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Life

More Thoughts on Loving and Liking

I wanted to clarify a few things from my last post.  Here are four things that I do not mean when I say that loving and liking someone is the same thing:

  • I don’t mean that you have to be buddy-buddy with every person.  There is a way to be gentle, respectful, kind, truthful, and interested in their well-being without being a “friend.”
  • I don’t mean that you have to be “nice” at the expense of truth.  For more on this, read this post.
  • I don’t mean that you have to agree with — or even be tolerant of — every opinion out there.
  • I don’t mean that you have eliminate emotions and never get frustrated, angry, sad, etc.

As Christians, we are called to genuinely love every person since they are made in God’s image.  Romans 12:9, 10 says, “Let love be genuine…Outdo one another in showing honor.”  If you do not genuinely like someone, I’m willing to bet you won’t try very hard to love them, and you won’t go out of your way to show them honor.  Paul commands us in Galatians 6:10 to do good to everyone.  Doing good comes from a heart-level desire for the benefit of another’s well-being.  If you do not like someone, you will not be concerned for their well-being.

By God’s grace, let us pursue the great exhortation of Paul to the young Timothy: “The aim of our charge is love that issues from a pure heart and a good conscience and a sincere faith” (1 Tim. 1:5).

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Life

“I’m Called To Love Them, But I Don’t Have to Like Them!”

Have you ever heard a Christian say this?  I’ve not only heard it, but said it many times. Yesterday, talking about Barack Obama, a friend told me that they love Obama but don’t like him.  (By the way, this was right before he called Obama a “self aggrandizing, arrogant socialist…who is a piss-poor leader.”)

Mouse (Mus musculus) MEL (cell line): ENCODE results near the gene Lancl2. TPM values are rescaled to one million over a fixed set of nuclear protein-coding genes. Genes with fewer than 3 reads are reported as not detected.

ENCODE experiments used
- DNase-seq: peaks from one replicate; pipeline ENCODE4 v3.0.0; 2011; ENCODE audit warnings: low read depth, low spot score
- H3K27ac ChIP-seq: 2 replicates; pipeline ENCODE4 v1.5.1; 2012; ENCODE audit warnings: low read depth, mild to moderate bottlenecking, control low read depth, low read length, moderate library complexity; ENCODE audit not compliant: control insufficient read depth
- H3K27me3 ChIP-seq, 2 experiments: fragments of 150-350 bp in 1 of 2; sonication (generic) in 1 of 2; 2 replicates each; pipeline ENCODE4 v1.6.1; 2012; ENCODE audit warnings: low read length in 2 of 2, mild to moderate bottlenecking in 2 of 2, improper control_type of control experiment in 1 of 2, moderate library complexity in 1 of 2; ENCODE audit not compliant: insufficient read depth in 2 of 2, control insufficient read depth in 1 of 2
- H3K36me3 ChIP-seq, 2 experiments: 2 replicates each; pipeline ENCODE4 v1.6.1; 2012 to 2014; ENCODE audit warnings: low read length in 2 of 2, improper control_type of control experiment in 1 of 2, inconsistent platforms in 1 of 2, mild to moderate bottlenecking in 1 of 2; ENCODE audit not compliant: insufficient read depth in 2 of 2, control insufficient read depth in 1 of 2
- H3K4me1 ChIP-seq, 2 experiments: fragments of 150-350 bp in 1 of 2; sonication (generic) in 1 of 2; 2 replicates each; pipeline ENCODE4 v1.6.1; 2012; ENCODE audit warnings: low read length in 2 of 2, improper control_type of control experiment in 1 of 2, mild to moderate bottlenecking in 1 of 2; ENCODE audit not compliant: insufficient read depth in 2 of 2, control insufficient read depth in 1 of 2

Sometimes I wonder if we say “I love him, but I just don’t like him,” so that we can justify our sinful and selfish attitude or behavior toward an individual who is hard to love.  We say we love them and that love is a matter of the will, not an emotion.  That is, we argue that love is a choice, not a feeling, as my friend did.

But don’t feelings necessarily arise from the choices of our will?  I think they do.

I don’t see a difference in the Scriptures between liking and loving.  I think that we say things like this simply because we don’t want to do the hard, messy work of actually loving.  Consider though how God has loved us — the untouchable, unlovable sinners that we are.  He never said, “Well, I quite dislike this group since they are a stench to me, but I guess I’ll send my Son to show them how much I love them.”  The call for us is to be like him: “You therefore must be perfect as your heavenly Father is perfect” (Matt. 5:48).

In an article from 1970, John Piper talks about how it is impossible to have the will to love someone if we dislike them:

If we dislike another person it will be impossible to consistently will the loving thing for that person. Sometimes we will simply forget to restrain our feelings and other times when we think we have willed the loving thing, our dislike will have sneaked in through a patronizing tone of voice or a depreciating glance. We cannot love consistently if we do not like (emphasis added).

Jesus said, “In the same way, let your light shine before others, so that they may see your good works and give glory to your Father who is in heaven,” and also, “Love your enemies and pray for those who persecute you,” (Matt. 5:16; 44).  He did not say, “Love your enemies, but feel free to not like them if want.”  No one will glorify your Father in heaven for that.

What are your thoughts?